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BRENDAN McCARTHY: The (St. John's) Edge of suspension

Cane Broome (15) and his St. John’s Edge teammates are heading to their off-season homes today, but the National Basketball League of Canada hasn’t completely given up hope on resuming its 2019-20 season in some form.
Cane Broome (15) and his St. John’s Edge teammates are heading to their off-season homes today, but the National Basketball League of Canada hasn’t completely given up hope on resuming its 2019-20 season in some form. - St. John’s Edge file photo/Ryan MacLellan

NBLC still hasn’t cancelled season entirely, but players are leaving N.L. and returning home

ST. JOHN'S, N.L. —

The National Basketball League of Canada has not changed the status of its 2019-20 season from one of suspension to cancellation, but while that might indicate there is hope within the NBLC for a resumption of play, there doesn’t appear to be any expectation of that happening soon as the coronavirus pandemic widens in North America.

The St. John’s Edge have arranged for their players, the majority of whom are American, to return to their off-season homes.

“If the season is to come back, we will fly back and resume,” said Edge head coach Steve Marcus, “but (we remain) suspended indefinitely at this time.”

There is only a month left in what was to be the NBLC’s original regular-season schedule — the Edge’s last game was to have been April 16 — but the halting of the season now proves to be very unfortunate for the Edge (11-9, who have 16 games remaining, including 10 games that were slated for Mile One Centre; that’s more than half of St. John’s 18-game home schedule for the entire season.

The 10 home games include two against the Sudbury Five that were to have been played in St. John’s in January, but were postponed by the winter storm that shut down eastern Newfoundland.

While the NBLC has not completely shut down its season, the ECHL has done so and the Newfoundland Growlers players have already begun returning to their homes.

There had been some though that some of the many AHL-contracted players on the Growlers may remain in the organizational setting in the case they were needed by the Toronto Marlies since the AHL has not cancelled its season entirely.

However, the AHL announced Monday it doesn’t expect a resumption of its season until May at the earliest and has instructed teams they should allow their players to return to their homes.

By the way, there still might be hope players on ECHL contracts will receive they pay until the end of the season.

As it stands, and as a result of an agreement last weekend between the ECHL and the Professional Hockey Players Association, the union representing minor-leaguers, the pay for ECHL-contracted players stopped as of Monday.

That’s led to a social media backlash, by fans and some media targeted mostly at the league, and by players who have expressed their chagrin with PHPA.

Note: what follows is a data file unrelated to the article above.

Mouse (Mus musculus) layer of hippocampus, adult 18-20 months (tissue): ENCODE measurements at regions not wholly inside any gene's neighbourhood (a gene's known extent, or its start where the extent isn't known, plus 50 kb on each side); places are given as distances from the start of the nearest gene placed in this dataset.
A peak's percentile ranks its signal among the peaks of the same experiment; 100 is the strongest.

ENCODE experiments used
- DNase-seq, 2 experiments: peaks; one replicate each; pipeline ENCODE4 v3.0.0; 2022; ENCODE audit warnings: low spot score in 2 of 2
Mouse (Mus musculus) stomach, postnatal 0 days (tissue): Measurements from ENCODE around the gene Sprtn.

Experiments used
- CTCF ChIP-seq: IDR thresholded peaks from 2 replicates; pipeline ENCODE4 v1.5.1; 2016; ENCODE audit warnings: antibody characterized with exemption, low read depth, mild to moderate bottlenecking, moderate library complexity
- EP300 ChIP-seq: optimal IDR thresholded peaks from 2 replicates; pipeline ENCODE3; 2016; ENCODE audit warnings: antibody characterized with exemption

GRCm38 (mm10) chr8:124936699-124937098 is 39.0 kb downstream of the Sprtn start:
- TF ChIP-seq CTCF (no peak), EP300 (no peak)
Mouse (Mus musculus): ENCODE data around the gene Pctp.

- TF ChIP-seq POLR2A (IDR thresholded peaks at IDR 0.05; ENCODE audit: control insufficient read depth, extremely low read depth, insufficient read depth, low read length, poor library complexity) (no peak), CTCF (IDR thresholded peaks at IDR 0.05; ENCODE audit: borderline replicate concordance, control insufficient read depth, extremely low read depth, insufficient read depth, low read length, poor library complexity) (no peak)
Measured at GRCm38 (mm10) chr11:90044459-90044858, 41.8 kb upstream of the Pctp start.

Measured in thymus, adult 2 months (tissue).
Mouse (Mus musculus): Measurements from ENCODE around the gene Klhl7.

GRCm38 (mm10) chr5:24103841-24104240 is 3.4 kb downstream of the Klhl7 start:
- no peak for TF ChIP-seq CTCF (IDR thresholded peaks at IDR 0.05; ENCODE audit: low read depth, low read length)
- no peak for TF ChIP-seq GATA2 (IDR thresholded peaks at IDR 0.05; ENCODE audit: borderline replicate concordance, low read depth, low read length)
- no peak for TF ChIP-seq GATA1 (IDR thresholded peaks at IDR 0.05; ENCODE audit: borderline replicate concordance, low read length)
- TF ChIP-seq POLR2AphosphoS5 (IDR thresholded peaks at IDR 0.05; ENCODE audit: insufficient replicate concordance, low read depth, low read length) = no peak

There were internal discussions within the union Monday about the possibility of having the policy changed. And given there has been nothing definitive from the league on the matter, there is a sense there may be those within the ECHL who also believed the situation could be addressed differently.

Given the Newfoundland team and parent Toronto Maple Leafs have earned a reputation for AHL-level treatment of their players, the Growlers probably could be seen as among those who might willing to make up the difference, although the team’s chief executive office, Glenn Stanford has repeatedly said he can only “defer to the league” when asked about the matter.

Two-thirds of the Growlers will continue to be paid as they are on AHL contracts (goalie Angus Redmond actually has an NHL entry-level deal with the Anaheim Ducks); players with AHL and NHL contracts are still drawing their salaries.

However, most of the Growlers’ counterpart clubs have rosters with the vast majority of players on ECHL contracts, which on average, pay about $630 (US) per week, in addition to provided accommodations.

To put that in perspective — and using that average salary — if the league’s 26 teams each had 16 players on ECHL deals, it works out to 416 player. It would take approximately $780,000 to pay all those players for the remaining three weeks of the now-cancelled regular-season.

That’s about the same as what a single fourth-line NHLer makes in a season.

Pat Yetman, owner of Yetman’s Arena in St. John’s, sent out this message Monday, announcing the facility is being closed because of the coronavirus crisis:

“The joy, the laughs and the friendships that hockey brings to our daily life cannot be replaced. Through our programs at the arena, I have got to know so many people and developed great friendships. 

“We have an opportunity to keep our families safe and that leaves us no choice but to close. It breaks my heart to do this but the quicker everything shuts down the sooner we can get back on the ice. 

“Yetman's Arena is closed.”

Twitter: @telybrendan


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